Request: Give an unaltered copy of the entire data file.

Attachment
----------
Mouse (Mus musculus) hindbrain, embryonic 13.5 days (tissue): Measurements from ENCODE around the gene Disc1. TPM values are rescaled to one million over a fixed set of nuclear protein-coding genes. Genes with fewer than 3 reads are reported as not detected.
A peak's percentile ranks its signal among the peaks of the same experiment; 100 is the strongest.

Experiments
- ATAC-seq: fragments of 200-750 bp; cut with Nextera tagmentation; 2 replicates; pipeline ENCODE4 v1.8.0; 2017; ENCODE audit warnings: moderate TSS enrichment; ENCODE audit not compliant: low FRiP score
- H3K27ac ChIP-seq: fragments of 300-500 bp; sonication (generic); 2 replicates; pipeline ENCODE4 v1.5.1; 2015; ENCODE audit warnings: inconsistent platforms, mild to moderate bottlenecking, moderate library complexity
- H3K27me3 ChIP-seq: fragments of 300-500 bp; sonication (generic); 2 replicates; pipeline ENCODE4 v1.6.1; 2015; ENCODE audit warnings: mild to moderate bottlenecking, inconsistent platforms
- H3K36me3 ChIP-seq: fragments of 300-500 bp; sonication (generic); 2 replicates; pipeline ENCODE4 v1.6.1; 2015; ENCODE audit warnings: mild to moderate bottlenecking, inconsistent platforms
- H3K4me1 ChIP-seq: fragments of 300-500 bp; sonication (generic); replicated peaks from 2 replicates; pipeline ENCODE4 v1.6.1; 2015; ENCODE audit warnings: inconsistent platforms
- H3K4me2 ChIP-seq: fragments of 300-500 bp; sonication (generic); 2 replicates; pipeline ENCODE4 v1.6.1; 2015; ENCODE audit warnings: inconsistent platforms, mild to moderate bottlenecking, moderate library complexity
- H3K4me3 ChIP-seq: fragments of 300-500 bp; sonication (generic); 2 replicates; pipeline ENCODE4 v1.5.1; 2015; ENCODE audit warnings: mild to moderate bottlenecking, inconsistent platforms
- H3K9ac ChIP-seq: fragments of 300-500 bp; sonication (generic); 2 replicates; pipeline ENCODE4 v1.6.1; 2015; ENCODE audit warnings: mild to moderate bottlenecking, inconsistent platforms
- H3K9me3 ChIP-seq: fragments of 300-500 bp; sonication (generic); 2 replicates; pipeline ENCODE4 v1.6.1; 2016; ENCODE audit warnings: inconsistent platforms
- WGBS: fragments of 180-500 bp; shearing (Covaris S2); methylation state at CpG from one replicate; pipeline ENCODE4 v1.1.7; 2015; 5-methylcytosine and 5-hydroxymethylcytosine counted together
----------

Mouse (Mus musculus) hindbrain, embryonic 13.5 days (tissue): Measurements from ENCODE around the gene Disc1. TPM values are rescaled to one million over a fixed set of nuclear protein-coding genes. Genes with fewer than 3 reads are reported as not detected.
A peak's percentile ranks its signal among the peaks of the same experiment; 100 is the strongest.

Experiments
- ATAC-seq: fragments of 200-750 bp; cut with Nextera tagmentation; 2 replicates; pipeline ENCODE4 v1.8.0; 2017; ENCODE audit warnings: moderate TSS enrichment; ENCODE audit not compliant: low FRiP score
- H3K27ac ChIP-seq: fragments of 300-500 bp; sonication (generic); 2 replicates; pipeline ENCODE4 v1.5.1; 2015; ENCODE audit warnings: inconsistent platforms, mild to moderate bottlenecking, moderate library complexity
- H3K27me3 ChIP-seq: fragments of 300-500 bp; sonication (generic); 2 replicates; pipeline ENCODE4 v1.6.1; 2015; ENCODE audit warnings: mild to moderate bottlenecking, inconsistent platforms
- H3K36me3 ChIP-seq: fragments of 300-500 bp; sonication (generic); 2 replicates; pipeline ENCODE4 v1.6.1; 2015; ENCODE audit warnings: mild to moderate bottlenecking, inconsistent platforms
- H3K4me1 ChIP-seq: fragments of 300-500 bp; sonication (generic); replicated peaks from 2 replicates; pipeline ENCODE4 v1.6.1; 2015; ENCODE audit warnings: inconsistent platforms
- H3K4me2 ChIP-seq: fragments of 300-500 bp; sonication (generic); 2 replicates; pipeline ENCODE4 v1.6.1; 2015; ENCODE audit warnings: inconsistent platforms, mild to moderate bottlenecking, moderate library complexity
- H3K4me3 ChIP-seq: fragments of 300-500 bp; sonication (generic); 2 replicates; pipeline ENCODE4 v1.5.1; 2015; ENCODE audit warnings: mild to moderate bottlenecking, inconsistent platforms
- H3K9ac ChIP-seq: fragments of 300-500 bp; sonication (generic); 2 replicates; pipeline ENCODE4 v1.6.1; 2015; ENCODE audit warnings: mild to moderate bottlenecking, inconsistent platforms
- H3K9me3 ChIP-seq: fragments of 300-500 bp; sonication (generic); 2 replicates; pipeline ENCODE4 v1.6.1; 2016; ENCODE audit warnings: inconsistent platforms
- WGBS: fragments of 180-500 bp; shearing (Covaris S2); methylation state at CpG from one replicate; pipeline ENCODE4 v1.1.7; 2015; 5-methylcytosine and 5-hydroxymethylcytosine counted together